At age 54, Michael Long was running 100 miles a month in the mountains around his home in Sherman Oaks, Calif. "I was an adrenaline junkie," Long recalls.
To have time for his active life, he worked as an independent contractor. He had private health and life insurance, but "never thought about disability insurance."
Then, just after his 55th birthday, Long was diagnosed with ALS, also known as Lou Gehrig's disease, which slowly causes paralysis.
Now that he is no longer working, Long faces considerable financial challenges: He has a host of new expenses, such as personal care assistance to help with daily activities.
Most Americans rate their chances of suffering a disability during their working lives at about 1 in 50 or more. But, in fact, 1 in 8 will become disabled for five years or more during their career. And the risk increases dramatically with age: People 50 or older account for 59 percent of disability claims.
That's why experts say disability insurance is critical for everyone who relies on income from a job. And if you're among the roughly one-third of Americans who get coverage through their employers, don't assume you've got the protection you need. Those policies have become leaner over the years.
Workplace plans generally include two policies: The first is short-term disability insurance, which typically covers only 60 to 70 percent of your salary, with a cap of $1,000 a week, if you miss work due to illness or injury for up to three months. After that long-term disability kicks in, and it typically pays 60 to 67 percent of your salary up to caps of $5,000 or $10,000 per month, until you turn 65.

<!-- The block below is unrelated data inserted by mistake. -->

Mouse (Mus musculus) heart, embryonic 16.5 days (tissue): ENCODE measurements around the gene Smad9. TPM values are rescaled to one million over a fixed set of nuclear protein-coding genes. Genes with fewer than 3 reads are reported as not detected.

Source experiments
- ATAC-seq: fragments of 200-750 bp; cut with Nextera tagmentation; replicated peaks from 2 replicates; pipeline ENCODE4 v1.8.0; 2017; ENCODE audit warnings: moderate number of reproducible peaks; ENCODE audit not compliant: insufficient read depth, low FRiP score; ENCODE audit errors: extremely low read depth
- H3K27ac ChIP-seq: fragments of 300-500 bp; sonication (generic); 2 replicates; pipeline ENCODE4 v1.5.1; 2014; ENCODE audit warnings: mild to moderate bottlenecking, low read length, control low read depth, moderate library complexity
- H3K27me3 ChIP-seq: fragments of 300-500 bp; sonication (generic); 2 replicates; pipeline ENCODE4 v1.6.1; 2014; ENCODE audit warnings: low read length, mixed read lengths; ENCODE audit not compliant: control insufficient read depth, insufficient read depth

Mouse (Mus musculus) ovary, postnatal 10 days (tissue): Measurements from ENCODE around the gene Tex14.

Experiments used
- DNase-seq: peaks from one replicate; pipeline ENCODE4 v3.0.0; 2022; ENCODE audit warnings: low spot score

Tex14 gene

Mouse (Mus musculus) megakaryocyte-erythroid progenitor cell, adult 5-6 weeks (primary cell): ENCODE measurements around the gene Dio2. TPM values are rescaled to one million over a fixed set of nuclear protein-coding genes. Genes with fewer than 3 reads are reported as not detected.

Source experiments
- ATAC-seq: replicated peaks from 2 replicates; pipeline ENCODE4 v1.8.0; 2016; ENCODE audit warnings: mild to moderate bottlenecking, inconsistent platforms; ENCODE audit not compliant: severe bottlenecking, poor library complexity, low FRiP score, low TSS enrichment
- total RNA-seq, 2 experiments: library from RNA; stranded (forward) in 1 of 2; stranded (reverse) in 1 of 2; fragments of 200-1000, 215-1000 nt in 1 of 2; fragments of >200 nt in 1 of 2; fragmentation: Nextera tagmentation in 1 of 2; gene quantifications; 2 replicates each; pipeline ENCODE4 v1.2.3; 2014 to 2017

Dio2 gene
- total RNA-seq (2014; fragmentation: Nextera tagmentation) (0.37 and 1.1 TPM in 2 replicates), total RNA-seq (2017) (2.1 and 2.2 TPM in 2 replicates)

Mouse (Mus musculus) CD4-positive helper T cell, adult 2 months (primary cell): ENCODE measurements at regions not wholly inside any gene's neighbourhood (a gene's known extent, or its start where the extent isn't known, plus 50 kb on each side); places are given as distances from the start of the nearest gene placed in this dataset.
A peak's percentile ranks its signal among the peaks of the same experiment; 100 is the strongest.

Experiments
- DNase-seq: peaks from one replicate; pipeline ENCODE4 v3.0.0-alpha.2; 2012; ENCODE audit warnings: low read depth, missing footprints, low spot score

But these payments may be calculated on base salary only, without commissions or bonuses—and the payments may be taxable. If you're looking to buy your own coverage, forget about short-term policies. You're better off putting the money into emergency savings, experts say.
If you've got a long-term disability plan from your employer, you may have the option of buying additional coverage through it. But don't. Buy your own policy independently. That way, you can keep it if you leave your job and avoid paying a higher premium to start a new policy at an older age. Plus, your benefits will be tax-free if you ever make a claim.
None of that peace of mind will come cheap, however. Once you're over 50, long-term insurance costs about 4 percent of annual income. Let's say you're 50 and earn $50,000 a year; you'll pay $2,000 a year until you are 65. That's $30,000. But should you suffer a career-ending injury tomorrow, that policy would pay you about half a million tax-free dollars over that time period.
Josh Garskof has written for Consumer Reports, Health, Money, Prevention, Real Simple and the New York Times.
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